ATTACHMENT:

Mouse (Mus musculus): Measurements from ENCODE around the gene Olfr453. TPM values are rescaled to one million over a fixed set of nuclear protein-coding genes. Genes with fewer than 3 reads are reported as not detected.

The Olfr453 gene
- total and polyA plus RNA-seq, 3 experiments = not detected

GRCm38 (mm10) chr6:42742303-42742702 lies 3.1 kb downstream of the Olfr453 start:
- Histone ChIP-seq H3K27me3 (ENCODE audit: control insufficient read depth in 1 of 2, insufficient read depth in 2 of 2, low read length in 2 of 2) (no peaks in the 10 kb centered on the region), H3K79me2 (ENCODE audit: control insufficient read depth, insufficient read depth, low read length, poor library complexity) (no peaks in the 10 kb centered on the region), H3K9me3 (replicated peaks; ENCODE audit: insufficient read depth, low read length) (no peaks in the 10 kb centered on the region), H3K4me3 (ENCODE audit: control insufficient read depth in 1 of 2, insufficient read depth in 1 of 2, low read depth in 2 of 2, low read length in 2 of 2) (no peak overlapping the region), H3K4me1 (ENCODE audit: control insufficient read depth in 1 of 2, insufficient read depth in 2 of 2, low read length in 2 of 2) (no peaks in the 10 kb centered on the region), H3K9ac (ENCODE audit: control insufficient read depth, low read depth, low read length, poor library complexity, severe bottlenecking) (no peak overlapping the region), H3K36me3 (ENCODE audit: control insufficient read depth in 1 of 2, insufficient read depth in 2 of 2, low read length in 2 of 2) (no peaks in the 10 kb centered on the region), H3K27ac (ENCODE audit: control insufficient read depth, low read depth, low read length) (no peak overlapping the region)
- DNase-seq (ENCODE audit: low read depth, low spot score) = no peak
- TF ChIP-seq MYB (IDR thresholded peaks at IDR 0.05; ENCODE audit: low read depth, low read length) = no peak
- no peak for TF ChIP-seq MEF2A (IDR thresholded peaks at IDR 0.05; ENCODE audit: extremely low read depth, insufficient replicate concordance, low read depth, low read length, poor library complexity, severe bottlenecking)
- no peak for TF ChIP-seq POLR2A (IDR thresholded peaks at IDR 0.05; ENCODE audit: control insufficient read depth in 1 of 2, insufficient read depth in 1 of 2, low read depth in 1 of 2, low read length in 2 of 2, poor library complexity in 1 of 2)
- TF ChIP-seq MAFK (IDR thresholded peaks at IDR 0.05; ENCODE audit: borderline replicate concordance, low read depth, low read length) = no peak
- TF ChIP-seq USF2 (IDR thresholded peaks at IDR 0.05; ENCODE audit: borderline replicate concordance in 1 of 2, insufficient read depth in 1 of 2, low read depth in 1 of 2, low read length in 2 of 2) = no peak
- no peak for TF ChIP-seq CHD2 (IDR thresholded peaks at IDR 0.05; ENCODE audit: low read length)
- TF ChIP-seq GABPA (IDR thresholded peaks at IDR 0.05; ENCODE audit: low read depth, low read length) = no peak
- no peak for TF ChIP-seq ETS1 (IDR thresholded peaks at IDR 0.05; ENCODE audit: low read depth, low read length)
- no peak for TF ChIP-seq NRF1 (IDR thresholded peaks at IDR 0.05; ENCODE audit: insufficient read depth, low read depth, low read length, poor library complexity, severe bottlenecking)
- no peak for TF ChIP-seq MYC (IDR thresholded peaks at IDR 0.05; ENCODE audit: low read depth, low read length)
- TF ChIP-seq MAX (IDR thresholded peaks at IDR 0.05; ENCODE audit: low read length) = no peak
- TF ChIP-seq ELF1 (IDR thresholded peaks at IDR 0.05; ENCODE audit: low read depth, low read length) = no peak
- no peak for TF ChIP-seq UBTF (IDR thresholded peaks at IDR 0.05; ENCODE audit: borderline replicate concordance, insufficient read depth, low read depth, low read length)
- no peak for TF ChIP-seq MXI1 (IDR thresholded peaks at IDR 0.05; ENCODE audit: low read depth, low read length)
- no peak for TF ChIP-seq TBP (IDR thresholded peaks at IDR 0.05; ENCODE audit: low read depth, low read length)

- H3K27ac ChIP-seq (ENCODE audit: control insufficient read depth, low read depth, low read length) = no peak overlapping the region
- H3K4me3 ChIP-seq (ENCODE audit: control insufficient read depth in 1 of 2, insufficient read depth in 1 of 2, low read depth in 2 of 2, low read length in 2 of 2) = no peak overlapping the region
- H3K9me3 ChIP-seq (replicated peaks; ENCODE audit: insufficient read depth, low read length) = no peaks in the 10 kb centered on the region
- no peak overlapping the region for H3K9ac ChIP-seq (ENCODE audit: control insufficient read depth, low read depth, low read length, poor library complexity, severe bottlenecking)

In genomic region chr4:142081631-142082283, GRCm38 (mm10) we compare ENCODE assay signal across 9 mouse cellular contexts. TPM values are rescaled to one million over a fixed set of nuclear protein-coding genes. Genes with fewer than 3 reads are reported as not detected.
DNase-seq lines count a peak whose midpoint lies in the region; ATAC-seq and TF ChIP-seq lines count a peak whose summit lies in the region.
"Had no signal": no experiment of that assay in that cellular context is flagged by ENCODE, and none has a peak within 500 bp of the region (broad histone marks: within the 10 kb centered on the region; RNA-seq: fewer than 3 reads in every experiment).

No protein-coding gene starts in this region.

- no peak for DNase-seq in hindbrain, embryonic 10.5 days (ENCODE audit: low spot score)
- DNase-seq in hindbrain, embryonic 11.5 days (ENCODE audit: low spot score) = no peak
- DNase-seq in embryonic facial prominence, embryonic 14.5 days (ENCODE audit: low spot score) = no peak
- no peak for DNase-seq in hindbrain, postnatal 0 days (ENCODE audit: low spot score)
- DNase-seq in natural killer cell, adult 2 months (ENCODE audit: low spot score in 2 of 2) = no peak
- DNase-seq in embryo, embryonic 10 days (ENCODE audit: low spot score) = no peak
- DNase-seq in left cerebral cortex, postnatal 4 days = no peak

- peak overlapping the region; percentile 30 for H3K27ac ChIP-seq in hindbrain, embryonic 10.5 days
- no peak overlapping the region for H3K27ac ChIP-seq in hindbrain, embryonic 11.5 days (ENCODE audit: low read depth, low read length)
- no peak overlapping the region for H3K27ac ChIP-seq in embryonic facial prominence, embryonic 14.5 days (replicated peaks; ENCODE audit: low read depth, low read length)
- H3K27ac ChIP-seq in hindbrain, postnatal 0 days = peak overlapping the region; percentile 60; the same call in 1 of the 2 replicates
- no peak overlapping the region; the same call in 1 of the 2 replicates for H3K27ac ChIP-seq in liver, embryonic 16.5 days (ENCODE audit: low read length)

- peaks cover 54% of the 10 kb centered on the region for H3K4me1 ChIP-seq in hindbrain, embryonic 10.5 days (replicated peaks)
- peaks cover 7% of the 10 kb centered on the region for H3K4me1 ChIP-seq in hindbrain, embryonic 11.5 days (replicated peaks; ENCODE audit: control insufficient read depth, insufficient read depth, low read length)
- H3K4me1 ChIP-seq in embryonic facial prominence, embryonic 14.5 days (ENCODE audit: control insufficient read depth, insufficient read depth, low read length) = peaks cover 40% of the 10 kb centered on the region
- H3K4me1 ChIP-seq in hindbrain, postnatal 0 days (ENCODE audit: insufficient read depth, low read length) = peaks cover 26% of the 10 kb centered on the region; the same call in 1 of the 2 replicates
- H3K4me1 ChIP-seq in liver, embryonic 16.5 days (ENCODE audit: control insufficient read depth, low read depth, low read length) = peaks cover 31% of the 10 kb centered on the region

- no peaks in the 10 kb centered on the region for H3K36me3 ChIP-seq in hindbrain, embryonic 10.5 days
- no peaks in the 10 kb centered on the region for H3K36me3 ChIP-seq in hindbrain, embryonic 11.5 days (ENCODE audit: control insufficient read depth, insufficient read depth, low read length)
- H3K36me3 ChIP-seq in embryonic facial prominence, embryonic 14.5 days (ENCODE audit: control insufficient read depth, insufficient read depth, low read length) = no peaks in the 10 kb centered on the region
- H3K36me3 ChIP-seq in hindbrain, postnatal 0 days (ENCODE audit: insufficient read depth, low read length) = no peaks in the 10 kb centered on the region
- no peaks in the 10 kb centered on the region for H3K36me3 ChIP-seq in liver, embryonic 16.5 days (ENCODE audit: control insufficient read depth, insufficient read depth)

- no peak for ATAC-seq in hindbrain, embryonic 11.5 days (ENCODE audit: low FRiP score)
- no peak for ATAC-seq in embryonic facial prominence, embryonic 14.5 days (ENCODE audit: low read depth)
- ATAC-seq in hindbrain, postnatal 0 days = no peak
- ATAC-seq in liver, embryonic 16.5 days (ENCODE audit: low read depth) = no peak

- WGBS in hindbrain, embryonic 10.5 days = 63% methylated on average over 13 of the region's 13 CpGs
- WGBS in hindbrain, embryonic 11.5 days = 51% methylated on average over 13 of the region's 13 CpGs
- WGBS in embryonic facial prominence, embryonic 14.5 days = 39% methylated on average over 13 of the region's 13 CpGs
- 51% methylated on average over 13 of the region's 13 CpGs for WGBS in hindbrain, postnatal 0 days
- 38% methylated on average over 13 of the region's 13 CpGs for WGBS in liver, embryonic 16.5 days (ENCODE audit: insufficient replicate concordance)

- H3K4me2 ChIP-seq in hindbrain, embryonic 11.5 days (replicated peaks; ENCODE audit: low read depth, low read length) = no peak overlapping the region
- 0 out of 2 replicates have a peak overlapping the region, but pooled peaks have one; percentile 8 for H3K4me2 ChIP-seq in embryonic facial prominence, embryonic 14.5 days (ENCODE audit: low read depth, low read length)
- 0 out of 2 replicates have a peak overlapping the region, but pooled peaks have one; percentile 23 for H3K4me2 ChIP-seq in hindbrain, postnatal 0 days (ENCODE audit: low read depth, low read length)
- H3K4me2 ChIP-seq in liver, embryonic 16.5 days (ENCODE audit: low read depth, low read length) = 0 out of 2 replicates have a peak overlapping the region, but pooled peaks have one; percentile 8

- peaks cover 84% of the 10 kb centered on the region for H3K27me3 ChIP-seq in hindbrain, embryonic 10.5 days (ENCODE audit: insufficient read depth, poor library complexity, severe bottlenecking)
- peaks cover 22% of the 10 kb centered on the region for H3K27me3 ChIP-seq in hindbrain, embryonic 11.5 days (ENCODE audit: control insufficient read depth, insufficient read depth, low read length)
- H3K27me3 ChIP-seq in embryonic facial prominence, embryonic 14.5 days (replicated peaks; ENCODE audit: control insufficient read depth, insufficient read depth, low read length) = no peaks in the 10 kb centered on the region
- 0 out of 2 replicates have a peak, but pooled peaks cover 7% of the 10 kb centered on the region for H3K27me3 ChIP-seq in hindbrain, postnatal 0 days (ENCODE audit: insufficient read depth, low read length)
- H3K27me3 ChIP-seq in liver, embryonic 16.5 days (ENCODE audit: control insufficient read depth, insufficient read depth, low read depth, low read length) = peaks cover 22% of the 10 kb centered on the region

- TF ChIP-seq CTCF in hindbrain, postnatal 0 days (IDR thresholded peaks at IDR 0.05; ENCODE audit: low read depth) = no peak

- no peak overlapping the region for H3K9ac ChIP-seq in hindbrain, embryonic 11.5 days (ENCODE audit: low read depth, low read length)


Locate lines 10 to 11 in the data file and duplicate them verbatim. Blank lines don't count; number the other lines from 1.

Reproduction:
- TF ChIP-seq MAFK (IDR thresholded peaks at IDR 0.05; ENCODE audit: borderline replicate concordance, low read depth, low read length) = no peak
- TF ChIP-seq USF2 (IDR thresholded peaks at IDR 0.05; ENCODE audit: borderline replicate concordance in 1 of 2, insufficient read depth in 1 of 2, low read depth in 1 of 2, low read length in 2 of 2) = no peak